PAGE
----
What do they do?
pg_sleep() itself is used to stop the execution (as example of a file with SQL commands) for the specified amount of seconds. The number of seconds can be specified as fraction.
postgres=# \timing Timing is on. postgres=# SELECT pg_sleep(2.5); pg_sleep ---------- (1 row) Time: 2508,399 ms (00:02,508)
Works quite well, the execution time is almost exactly 2.5 seconds.
That is useful for short delays. But what when the waiting time is supposed to be longer? Or the execution shall wait until a specific time? Using pg_sleep() only, one has to calculate the number of seconds. pg_sleep_for() uses an interval, and the time can be specified in a more human readable form.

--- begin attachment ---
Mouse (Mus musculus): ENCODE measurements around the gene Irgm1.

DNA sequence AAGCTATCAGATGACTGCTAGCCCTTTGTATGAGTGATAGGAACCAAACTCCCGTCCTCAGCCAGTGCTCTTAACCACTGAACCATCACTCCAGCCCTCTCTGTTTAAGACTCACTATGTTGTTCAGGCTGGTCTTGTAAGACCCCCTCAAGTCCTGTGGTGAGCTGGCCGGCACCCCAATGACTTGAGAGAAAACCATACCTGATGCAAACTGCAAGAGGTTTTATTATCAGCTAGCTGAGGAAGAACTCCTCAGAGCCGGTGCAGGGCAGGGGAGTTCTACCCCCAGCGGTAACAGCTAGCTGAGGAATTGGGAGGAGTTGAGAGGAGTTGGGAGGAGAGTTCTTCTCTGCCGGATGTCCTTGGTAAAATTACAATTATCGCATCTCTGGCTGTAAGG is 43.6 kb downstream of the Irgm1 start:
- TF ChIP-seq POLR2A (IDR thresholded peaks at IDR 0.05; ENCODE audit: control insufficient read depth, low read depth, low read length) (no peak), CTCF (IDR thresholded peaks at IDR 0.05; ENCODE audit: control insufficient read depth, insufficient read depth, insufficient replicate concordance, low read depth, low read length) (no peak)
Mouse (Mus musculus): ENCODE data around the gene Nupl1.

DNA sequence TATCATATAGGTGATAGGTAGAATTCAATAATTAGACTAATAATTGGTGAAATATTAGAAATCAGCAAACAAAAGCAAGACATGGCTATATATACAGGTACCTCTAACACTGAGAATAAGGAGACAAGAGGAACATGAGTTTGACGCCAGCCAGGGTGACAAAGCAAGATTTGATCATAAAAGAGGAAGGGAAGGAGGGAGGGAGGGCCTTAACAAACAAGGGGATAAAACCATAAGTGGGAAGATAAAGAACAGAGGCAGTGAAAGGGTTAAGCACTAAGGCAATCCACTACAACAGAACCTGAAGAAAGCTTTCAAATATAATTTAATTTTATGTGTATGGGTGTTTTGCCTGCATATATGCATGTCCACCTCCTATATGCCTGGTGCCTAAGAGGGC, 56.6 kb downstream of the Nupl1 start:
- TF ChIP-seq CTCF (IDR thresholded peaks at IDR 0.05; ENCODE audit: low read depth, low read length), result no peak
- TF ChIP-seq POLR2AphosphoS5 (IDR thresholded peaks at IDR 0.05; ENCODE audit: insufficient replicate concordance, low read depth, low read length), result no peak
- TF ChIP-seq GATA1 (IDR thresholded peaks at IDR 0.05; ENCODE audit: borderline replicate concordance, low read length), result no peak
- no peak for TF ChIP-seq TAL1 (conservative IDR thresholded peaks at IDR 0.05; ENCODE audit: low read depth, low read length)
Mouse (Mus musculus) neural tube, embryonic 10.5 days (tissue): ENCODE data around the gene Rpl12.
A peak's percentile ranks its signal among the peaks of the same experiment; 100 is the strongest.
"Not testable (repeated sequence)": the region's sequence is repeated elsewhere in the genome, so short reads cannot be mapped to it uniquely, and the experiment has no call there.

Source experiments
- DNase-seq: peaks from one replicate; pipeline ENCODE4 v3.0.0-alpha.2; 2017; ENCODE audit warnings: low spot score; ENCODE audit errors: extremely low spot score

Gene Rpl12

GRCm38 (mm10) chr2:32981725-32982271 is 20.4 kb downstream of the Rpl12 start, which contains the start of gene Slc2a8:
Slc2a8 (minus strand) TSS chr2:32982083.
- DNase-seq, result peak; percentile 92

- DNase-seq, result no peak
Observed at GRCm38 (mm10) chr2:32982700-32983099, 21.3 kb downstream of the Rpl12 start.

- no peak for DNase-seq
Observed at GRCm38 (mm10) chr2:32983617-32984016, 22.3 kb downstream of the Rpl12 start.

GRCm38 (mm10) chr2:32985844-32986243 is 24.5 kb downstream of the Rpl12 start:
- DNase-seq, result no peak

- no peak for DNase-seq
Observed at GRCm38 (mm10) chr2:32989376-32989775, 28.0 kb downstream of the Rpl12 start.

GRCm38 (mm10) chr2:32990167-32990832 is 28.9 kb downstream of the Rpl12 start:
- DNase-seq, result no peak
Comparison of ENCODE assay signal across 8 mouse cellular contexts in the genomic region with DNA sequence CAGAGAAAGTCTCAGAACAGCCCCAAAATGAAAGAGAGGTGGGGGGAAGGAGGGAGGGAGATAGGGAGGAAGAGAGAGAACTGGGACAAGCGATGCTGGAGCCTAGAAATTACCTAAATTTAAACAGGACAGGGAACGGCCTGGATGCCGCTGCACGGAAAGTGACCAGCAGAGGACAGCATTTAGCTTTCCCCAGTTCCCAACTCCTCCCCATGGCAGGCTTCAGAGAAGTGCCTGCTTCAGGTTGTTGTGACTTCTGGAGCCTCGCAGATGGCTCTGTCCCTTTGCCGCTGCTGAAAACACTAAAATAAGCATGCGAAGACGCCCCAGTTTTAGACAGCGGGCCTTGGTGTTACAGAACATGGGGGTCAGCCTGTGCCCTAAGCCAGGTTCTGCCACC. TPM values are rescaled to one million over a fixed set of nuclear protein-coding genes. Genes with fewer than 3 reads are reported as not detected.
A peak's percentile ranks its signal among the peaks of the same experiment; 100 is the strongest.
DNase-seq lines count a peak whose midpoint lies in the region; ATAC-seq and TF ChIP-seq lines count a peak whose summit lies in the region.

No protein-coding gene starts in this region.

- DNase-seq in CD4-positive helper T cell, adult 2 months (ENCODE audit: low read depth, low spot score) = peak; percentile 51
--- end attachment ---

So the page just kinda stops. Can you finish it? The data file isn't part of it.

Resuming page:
postgres=# SELECT pg_sleep_for('2 minutes 17 seconds'); pg_sleep_for -------------- (1 row) Time: 137112,465 ms (02:17,112) postgres=# SELECT 2*60 + 17; ?column? ---------- 137 (1 row) Time: 8,184 ms
And then there is pg_sleep_until(), which uses a timestamp and waits until that time.
postgres=# SELECT pg_sleep_until('2020-01-17 00:58:00'); pg_sleep_until ---------------- (1 row) Time: 27683,361 ms (00:27,683)
In this example I just picked the next full minute at the time when I was writing this blog post.
All in all very useful.
But Vik has to fix one last remaining bug, which he quoted here:
postgres=# SELECT pg_sleep_until('#800Monies'); ERROR: invalid input syntax for type timestamp with time zone: "#800Monies" LINE 1: SELECT pg_sleep_until('#800Monies'); ^ Time: 8,499 ms